A Boat For My Potplants


My nautical project took me to glorious places, metaphorically speaking. There were parties on board. There was The World's Smallest Pirate Radio Station. Of course there were plants. And one day even a gorilla.
The boat also became my 'Writer's Retreat'. I decided to become an author, writing my debut novel aboard the boat. The book, called MUDDY WATER, was naturally set in Wivenhoe. Amazingly, several local people paid good money to have their names appearing in the book, and a lot of cash was raised for worthy charities - the RNLI, MIND, The Samaritans, and The Royal British Legion.
Now, my next multi-singular selling novel, FLORIDA KEY, is in 'production', due for publication in October 2017.
I'm sure to be visiting writers' block along the way, as well as euphoria, self-doubt and inspiration.
See how my book goes through all the stages - from initial concept to final print. I'll take you with me on my personal journey as I work on the words, on the cover, on the marketing, and on the publishing.
Maybe it will inspire you too to have a go at bringing out THE BOOK IN YOU. Everyone has a story in them, just waiting to be told, and after all, if I can do it, anyone can.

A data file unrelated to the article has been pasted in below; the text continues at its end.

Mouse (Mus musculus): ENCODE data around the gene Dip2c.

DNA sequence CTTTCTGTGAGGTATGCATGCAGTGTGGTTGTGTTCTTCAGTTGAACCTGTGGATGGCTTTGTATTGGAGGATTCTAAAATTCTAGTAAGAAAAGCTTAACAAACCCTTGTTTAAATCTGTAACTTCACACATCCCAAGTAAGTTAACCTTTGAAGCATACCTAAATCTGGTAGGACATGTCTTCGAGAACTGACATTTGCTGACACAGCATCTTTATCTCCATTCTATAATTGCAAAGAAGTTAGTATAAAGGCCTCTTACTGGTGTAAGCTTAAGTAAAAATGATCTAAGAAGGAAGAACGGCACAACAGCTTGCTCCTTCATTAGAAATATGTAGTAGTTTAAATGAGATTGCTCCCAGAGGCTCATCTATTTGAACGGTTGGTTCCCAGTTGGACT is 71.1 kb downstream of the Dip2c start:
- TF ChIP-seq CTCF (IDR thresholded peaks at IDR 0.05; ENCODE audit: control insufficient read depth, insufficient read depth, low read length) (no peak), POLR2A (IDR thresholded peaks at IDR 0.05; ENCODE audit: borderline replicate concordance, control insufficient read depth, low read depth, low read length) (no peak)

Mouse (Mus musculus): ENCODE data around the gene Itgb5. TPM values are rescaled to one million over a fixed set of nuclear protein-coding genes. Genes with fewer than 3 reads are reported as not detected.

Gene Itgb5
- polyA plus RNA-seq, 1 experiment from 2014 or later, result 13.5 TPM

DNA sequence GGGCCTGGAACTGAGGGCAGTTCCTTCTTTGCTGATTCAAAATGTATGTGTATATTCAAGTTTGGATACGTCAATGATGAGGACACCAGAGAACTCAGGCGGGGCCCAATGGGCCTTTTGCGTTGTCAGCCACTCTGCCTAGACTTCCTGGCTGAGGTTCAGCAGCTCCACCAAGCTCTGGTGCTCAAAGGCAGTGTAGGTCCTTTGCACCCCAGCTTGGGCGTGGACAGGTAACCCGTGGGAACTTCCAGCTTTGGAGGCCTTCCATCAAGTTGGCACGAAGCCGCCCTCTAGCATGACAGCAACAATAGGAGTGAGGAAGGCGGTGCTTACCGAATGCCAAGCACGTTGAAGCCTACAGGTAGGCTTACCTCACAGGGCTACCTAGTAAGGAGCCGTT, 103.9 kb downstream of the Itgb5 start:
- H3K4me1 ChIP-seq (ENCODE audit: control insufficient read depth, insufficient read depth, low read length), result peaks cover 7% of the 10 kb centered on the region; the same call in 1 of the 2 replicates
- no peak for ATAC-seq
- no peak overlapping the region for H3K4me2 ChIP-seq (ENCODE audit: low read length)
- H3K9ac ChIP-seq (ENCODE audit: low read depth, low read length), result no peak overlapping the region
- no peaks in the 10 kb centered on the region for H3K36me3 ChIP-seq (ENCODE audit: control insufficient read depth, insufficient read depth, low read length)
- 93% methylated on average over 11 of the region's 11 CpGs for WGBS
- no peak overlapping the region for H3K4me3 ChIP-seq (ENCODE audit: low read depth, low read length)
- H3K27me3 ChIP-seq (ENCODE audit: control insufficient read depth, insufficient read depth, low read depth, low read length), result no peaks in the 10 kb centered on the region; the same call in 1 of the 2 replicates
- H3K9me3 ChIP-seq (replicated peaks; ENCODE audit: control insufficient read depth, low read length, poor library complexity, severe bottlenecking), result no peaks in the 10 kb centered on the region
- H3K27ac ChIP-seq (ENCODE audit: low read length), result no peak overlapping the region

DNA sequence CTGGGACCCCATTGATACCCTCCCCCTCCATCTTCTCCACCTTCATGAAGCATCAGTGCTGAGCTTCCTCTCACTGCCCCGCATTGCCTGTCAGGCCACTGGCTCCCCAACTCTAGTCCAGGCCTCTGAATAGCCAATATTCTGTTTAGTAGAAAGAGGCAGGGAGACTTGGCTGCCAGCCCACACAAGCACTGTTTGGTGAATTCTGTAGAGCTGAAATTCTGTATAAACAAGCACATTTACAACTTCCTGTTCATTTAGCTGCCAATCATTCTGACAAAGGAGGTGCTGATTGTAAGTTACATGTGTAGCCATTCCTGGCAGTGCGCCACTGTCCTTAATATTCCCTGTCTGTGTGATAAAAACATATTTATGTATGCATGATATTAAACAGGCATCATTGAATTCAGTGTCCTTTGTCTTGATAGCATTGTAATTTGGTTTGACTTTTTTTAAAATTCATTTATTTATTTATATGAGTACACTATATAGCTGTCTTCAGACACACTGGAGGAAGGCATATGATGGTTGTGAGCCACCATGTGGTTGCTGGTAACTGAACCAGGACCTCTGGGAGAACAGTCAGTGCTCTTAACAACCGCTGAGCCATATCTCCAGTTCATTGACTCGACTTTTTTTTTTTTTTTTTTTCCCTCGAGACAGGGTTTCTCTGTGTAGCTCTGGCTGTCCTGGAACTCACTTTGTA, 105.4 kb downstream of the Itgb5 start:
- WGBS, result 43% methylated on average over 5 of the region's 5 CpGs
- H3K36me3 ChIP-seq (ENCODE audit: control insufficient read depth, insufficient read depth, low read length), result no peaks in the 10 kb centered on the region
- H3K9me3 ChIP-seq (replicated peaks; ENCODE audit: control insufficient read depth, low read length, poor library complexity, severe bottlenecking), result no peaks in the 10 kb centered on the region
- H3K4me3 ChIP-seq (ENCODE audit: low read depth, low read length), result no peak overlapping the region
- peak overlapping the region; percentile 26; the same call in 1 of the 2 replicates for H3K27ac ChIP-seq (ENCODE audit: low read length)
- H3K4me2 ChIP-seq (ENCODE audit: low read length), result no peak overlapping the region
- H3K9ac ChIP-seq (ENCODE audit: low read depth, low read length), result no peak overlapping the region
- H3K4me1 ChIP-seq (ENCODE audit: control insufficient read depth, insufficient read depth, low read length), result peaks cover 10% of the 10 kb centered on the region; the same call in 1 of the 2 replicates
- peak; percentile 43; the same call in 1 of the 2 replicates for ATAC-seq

(Click on the tabs below to see more about the Writer's Retreat In France, the old Boat For My Potplants, Tallulah the Motorhome, Alfonso the Car, and Jane the Woman. And to find out more about MUDDY WATER the novel, click the cover to be transported to its Facebook page)

Monday, 15 October 2012

It doesn't seem that long ago that I met up with another Wivenhoe Quay Character, Pete. He's a roofer, you know, so we call him Pete The Roof. He used to have the mooring that my Boat For My Potplants now occupies. He's been busy preparing and repairing his lovely old boat all summer. And last summer too. And now it's nearly done, so well done to you, Mr Roof.

As I checked out the photo taken with me, I couldn't help noticing that I'd been putting on a few excess pounds. My wife agreed, and decided to drag me, I mean take me, on a nice walk around Mersea Island. 'It's only fifteen miles', she said. 'And it's a nice day'.

'FIFTEEN MILES?', I protested. But before I could think of an excuse to get out of it, I found myself going along with her plan, somewhat reluctantly, I have to admit.

Back home I managed to muster some energy to get down to my boat and tend to the geraniums.  Exhausted, I reflected on the day. It had been magnificent, and I thanked my lucky stars to be living here.

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